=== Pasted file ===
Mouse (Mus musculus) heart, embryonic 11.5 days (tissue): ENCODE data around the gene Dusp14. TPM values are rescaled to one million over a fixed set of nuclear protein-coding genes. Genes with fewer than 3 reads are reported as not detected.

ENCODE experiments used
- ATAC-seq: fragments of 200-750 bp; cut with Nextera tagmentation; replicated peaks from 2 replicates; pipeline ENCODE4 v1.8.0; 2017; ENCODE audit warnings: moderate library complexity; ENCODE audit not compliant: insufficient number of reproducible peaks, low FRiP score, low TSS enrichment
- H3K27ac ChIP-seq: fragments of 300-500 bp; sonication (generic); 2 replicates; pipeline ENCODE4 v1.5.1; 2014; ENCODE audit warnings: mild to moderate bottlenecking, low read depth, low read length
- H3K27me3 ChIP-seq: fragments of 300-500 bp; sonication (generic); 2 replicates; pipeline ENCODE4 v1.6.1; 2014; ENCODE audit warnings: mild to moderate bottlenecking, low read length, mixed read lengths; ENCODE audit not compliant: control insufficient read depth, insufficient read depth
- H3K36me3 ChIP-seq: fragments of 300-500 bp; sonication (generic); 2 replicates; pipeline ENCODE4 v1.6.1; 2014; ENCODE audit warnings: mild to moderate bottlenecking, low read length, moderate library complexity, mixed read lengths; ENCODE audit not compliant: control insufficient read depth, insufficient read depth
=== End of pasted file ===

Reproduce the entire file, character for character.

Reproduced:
Mouse (Mus musculus) heart, embryonic 11.5 days (tissue): ENCODE data around the gene Dusp14. TPM values are rescaled to one million over a fixed set of nuclear protein-coding genes. Genes with fewer than 3 reads are reported as not detected.

ENCODE experiments used
- ATAC-seq: fragments of 200-750 bp; cut with Nextera tagmentation; replicated peaks from 2 replicates; pipeline ENCODE4 v1.8.0; 2017; ENCODE audit warnings: moderate library complexity; ENCODE audit not compliant: insufficient number of reproducible peaks, low FRiP score, low TSS enrichment
- H3K27ac ChIP-seq: fragments of 300-500 bp; sonication (generic); 2 replicates; pipeline ENCODE4 v1.5.1; 2014; ENCODE audit warnings: mild to moderate bottlenecking, low read depth, low read length
- H3K27me3 ChIP-seq: fragments of 300-500 bp; sonication (generic); 2 replicates; pipeline ENCODE4 v1.6.1; 2014; ENCODE audit warnings: mild to moderate bottlenecking, low read length, mixed read lengths; ENCODE audit not compliant: control insufficient read depth, insufficient read depth
- H3K36me3 ChIP-seq: fragments of 300-500 bp; sonication (generic); 2 replicates; pipeline ENCODE4 v1.6.1; 2014; ENCODE audit warnings: mild to moderate bottlenecking, low read length, moderate library complexity, mixed read lengths; ENCODE audit not compliant: control insufficient read depth, insufficient read depth